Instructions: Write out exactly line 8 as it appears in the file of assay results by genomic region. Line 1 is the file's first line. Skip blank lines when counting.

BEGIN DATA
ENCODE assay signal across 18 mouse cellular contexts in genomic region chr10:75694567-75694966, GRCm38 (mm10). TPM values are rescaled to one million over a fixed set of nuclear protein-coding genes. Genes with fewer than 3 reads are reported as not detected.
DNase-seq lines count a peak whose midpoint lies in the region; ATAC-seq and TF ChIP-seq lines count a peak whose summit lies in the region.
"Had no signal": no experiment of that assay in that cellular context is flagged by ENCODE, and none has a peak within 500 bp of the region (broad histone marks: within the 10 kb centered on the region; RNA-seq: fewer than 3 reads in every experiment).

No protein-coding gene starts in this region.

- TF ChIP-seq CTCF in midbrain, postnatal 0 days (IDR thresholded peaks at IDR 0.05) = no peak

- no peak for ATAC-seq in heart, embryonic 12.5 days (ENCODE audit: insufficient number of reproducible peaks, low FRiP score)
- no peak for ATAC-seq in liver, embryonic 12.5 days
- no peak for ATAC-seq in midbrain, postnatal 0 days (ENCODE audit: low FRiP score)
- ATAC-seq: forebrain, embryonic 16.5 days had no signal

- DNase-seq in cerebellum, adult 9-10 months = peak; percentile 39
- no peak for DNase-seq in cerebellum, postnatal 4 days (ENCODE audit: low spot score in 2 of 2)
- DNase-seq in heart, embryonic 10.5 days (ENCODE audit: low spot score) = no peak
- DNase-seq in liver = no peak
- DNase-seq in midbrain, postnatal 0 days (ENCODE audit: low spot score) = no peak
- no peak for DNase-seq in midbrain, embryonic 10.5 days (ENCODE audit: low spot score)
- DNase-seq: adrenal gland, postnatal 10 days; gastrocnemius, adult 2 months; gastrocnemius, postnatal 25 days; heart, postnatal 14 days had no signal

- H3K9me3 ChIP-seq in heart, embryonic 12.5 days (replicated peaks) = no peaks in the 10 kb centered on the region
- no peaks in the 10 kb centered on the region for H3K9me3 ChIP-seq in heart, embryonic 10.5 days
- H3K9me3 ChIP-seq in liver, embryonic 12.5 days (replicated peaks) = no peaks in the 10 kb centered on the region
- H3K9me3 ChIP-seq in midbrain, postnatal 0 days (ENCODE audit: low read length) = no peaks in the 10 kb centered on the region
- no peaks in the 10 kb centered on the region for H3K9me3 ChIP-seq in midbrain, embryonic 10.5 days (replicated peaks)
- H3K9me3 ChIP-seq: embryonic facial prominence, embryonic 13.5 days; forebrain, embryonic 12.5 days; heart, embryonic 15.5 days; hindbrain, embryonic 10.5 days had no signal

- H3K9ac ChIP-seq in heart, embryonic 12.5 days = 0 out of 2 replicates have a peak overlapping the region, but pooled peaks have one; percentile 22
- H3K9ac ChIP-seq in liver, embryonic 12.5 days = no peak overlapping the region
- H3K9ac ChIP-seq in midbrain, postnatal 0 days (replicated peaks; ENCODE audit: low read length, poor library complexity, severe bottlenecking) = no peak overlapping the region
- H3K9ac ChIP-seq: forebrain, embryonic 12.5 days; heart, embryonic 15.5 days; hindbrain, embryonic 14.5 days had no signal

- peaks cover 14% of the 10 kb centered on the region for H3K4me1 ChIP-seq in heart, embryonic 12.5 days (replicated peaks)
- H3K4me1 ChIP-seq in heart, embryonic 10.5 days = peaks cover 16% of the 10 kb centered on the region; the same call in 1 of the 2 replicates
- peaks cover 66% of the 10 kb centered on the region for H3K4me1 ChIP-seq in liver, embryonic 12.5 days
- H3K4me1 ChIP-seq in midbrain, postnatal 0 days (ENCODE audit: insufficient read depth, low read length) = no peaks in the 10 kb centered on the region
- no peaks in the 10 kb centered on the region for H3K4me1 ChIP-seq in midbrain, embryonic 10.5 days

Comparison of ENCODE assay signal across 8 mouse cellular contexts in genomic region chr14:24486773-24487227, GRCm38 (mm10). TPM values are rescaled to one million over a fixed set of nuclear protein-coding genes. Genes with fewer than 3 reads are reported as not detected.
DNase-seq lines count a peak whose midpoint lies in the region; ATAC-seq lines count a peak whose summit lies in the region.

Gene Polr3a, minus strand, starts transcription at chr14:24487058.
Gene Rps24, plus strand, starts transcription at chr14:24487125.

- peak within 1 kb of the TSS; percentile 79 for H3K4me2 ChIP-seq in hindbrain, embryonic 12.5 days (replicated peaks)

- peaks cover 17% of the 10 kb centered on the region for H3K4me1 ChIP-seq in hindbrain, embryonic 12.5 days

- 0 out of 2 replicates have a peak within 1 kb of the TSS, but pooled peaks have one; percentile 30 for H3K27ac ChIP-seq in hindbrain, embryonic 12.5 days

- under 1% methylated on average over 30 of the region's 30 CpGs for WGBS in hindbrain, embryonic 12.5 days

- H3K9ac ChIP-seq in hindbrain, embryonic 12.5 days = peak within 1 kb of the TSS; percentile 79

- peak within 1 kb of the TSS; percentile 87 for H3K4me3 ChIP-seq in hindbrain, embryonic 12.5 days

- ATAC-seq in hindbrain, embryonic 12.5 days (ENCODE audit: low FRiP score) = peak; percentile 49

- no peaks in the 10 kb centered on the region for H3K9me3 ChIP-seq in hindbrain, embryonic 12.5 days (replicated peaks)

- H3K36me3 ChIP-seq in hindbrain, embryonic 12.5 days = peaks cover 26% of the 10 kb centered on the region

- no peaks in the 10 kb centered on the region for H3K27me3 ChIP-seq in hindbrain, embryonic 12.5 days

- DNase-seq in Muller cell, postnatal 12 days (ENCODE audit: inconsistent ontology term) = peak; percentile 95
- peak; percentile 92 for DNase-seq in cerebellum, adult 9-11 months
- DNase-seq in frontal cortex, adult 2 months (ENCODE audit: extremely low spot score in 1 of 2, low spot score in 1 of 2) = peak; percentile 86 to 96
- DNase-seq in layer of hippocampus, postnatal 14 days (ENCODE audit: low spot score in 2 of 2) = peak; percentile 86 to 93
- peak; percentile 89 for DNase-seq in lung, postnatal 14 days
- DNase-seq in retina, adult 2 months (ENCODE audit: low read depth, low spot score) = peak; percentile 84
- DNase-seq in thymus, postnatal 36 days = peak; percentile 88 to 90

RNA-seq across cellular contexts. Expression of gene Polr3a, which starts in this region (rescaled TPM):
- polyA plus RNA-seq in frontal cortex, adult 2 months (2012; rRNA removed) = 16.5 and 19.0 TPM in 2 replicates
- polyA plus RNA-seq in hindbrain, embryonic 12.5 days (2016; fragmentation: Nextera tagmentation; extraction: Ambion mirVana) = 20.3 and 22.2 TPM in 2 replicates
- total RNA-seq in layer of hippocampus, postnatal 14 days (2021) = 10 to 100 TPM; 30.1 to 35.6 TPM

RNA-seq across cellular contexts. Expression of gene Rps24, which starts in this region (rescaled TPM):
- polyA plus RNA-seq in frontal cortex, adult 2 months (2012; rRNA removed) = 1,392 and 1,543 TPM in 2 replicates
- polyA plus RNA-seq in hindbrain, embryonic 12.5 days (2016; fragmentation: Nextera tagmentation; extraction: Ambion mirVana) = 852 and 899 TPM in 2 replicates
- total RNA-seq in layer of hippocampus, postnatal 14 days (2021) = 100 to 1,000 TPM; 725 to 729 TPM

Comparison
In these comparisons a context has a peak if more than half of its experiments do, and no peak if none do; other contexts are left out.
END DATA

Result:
- no peak for ATAC-seq in midbrain, postnatal 0 days (ENCODE audit: low FRiP score)